Feeling a little lost when you hear terms like SBT, ALC, and F1? What about barring, marbling, and fuzzies? We’re here to shed some light on some of this Bengal lingo!
ALC = Asian Leopard Cat
The Bengal breed was created by breeding an Asian leopard cat (ALC) to a domestic tabby. The goal of the breed is to resemble the structure and look of the ALC within a domesticated cat, and some breeding programs still use ALC’s.
F1, F2, F3 = Relation to ALC
This describes how closely a cat is related to an ALC. For example, an F1 cat would be the immediate offspring of an ALC and another cat.
F1 – 1 generation removed from the ALC. Would be 50% or more Asian leopard cat.
F2 – 2 generations removed from the ALC.
F3 – 3 generations removed from the ALC.
These Bengals are all referred to as Early Generation Bengals, or EG’s.
EG’s are more expensive and generally don’t have the predictable temperament of an SBT.
SBT = Stud Book Tradition
SBT Bengals are what you’ll normally find when looking for a Bengal. They’re the result of breeding Bengals to other Bengals, and are at least four generations removed from an ALC. Your average Bengal has only a small percentage of Asian leopard cat, with the desirable looks and temperament that everyone loves.
TICA = The International Cat Association
The most popular registry of purebred cats.
A Bengal with a good “type” would share many physical traits and have a similar body structure to the ALC.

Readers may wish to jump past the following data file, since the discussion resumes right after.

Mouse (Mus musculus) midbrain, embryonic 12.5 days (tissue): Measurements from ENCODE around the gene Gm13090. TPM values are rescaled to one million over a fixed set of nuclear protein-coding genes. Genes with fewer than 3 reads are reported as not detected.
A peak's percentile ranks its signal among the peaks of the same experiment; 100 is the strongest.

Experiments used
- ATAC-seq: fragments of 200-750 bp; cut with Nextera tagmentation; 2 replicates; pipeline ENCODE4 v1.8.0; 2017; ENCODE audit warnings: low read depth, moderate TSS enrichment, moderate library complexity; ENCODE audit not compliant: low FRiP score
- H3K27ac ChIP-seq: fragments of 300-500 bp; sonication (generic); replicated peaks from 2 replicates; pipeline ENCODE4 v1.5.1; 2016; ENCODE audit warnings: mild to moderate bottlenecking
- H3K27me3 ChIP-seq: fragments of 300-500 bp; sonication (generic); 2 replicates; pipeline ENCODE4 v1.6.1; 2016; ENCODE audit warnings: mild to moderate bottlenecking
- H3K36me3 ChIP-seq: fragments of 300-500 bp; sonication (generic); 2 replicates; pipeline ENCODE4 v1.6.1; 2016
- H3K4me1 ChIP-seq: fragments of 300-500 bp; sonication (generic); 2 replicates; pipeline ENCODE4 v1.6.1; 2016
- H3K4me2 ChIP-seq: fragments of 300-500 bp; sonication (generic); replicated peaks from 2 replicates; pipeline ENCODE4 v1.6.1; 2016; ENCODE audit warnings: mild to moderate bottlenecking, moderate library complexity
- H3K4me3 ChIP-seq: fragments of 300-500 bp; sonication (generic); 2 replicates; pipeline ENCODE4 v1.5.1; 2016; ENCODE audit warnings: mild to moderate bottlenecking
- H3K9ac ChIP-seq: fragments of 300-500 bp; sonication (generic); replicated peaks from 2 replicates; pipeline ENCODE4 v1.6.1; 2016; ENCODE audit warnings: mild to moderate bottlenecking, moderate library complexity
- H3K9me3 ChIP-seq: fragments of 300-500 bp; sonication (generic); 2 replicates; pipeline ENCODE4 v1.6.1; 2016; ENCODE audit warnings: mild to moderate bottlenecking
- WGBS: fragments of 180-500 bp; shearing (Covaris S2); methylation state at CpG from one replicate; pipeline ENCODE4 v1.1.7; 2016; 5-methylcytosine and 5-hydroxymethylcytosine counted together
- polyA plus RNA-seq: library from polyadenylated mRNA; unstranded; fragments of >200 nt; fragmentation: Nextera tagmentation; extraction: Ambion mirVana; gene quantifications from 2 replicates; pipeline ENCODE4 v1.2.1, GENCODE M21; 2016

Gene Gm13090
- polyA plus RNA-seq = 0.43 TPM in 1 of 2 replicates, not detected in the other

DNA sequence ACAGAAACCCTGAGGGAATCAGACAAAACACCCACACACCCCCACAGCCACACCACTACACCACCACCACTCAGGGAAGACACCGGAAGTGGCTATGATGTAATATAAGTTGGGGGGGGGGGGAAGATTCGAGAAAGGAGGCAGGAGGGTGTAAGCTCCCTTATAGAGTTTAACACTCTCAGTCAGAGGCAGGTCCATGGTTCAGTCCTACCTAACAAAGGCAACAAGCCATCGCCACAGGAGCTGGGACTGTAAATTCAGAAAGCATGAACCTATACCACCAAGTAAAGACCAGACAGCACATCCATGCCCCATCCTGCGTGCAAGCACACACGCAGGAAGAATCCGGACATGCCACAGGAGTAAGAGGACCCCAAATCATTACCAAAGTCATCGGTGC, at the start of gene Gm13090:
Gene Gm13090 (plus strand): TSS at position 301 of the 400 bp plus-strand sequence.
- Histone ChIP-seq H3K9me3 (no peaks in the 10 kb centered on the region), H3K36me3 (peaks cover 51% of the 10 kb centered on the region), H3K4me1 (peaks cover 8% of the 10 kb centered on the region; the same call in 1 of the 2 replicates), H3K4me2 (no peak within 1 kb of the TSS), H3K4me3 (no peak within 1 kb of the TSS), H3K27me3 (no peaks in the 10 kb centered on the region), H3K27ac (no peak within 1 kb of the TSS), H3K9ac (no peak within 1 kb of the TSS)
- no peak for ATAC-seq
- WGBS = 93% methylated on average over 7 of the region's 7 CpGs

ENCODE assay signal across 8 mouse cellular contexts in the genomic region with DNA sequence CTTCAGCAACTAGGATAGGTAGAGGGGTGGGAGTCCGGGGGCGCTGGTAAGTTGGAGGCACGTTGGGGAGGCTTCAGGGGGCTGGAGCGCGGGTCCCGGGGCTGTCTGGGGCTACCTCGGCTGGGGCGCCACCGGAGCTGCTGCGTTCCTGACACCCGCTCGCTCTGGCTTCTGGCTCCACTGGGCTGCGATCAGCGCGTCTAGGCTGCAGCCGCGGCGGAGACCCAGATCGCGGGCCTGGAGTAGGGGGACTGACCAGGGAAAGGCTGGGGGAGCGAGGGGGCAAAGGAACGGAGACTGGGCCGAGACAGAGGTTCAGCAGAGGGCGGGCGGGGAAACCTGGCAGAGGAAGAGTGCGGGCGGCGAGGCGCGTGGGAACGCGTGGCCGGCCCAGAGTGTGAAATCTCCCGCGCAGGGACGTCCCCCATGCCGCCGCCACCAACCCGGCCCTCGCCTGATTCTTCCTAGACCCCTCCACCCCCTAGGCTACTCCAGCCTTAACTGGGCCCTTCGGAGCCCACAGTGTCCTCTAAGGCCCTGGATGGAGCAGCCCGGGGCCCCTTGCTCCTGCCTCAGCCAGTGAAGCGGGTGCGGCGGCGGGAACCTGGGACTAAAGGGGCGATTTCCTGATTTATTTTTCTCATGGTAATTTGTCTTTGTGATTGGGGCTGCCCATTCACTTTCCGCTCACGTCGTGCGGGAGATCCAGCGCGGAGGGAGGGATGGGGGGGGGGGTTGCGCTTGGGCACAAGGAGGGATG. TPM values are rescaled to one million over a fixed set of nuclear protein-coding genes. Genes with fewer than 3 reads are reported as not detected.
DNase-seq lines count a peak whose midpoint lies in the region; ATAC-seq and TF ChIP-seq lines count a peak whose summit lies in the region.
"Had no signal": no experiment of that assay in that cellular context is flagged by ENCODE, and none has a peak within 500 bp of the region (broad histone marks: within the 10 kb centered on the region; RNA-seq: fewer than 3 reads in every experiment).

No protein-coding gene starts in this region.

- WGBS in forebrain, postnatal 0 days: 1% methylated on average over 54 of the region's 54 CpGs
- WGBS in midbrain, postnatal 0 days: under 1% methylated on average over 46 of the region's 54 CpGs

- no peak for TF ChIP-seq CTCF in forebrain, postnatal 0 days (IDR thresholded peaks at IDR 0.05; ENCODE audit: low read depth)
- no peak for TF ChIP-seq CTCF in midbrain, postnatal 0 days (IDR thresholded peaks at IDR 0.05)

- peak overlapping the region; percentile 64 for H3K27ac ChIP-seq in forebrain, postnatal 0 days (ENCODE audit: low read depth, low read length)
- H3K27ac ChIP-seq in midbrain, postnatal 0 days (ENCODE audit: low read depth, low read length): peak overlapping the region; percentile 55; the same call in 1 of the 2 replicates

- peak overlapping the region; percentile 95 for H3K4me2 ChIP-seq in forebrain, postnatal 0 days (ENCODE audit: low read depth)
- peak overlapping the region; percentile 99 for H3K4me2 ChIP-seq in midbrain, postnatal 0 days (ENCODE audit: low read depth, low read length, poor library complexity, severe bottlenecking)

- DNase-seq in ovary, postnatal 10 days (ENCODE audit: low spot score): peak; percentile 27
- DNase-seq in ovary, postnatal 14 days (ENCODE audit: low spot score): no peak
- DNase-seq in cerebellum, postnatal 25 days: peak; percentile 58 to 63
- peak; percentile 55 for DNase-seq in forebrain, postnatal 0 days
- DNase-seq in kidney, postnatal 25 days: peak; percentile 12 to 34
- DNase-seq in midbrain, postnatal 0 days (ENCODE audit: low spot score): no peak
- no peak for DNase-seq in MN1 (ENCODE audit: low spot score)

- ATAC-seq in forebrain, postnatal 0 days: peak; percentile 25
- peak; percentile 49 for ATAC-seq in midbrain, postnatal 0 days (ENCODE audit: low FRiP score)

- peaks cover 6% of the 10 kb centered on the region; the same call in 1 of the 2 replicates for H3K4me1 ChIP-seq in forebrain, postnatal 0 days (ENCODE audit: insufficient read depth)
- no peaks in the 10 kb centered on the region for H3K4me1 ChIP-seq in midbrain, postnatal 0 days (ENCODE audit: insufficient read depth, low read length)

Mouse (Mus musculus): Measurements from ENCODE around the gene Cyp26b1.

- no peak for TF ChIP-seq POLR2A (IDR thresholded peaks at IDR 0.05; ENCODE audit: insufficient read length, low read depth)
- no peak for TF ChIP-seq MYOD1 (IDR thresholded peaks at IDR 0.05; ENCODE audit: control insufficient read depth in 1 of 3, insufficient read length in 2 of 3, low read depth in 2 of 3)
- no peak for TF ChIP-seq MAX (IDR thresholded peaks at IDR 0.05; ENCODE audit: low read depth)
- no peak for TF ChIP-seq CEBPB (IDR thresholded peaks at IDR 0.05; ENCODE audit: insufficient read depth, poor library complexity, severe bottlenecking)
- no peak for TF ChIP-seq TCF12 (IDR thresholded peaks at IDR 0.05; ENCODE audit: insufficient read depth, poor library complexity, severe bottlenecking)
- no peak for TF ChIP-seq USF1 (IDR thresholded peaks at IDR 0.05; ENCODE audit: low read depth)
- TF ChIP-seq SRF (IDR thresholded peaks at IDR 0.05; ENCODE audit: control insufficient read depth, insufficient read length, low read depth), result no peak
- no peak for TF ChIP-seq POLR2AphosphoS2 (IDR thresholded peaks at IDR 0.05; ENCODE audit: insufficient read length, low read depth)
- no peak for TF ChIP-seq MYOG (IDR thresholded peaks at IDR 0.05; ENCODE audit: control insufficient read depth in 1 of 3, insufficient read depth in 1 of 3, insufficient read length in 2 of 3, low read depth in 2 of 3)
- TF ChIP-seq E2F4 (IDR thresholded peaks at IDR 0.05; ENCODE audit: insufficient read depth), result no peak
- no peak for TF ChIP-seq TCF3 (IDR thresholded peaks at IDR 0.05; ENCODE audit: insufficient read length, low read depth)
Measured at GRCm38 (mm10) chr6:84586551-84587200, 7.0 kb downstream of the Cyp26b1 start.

Marbling vs. Rosetting
Bengals have one of two coat patterns: marbled OR rosettes/spots. We love this visual guide to Bengal coats by BengalCats.co!
Rib Bars or Barring
This refers to the vertical spots or stripes that a Bengal may have at the front of his torso. Because the ALC has a horizontal flowing pattern and the domestic tabby has a vertical pattern, the goal is for Bengals to have a horizontal pattern. The rib bars are a trait the tabby brings in.
Glitter refers to the unique way some Bengals’ fur glitters like gold in the sunlight. This isn’t a trait inherited from the ALC and therefore is not a goal of most breeding programs, but many pet owners like it.
When kittens are 4-7 weeks old, their fur gets fuzzy and looks somewhat dull. This is what happens with cubs in the wild too, to better hide them from predators during the age where they’re starting to explore. Don’t worry if you see pictures of a young kitten with a fuzzy coat! The fuzzy stage only lasts a few weeks.
Still confused by something? Leave us some feedback and we’ll add to this resource as requested!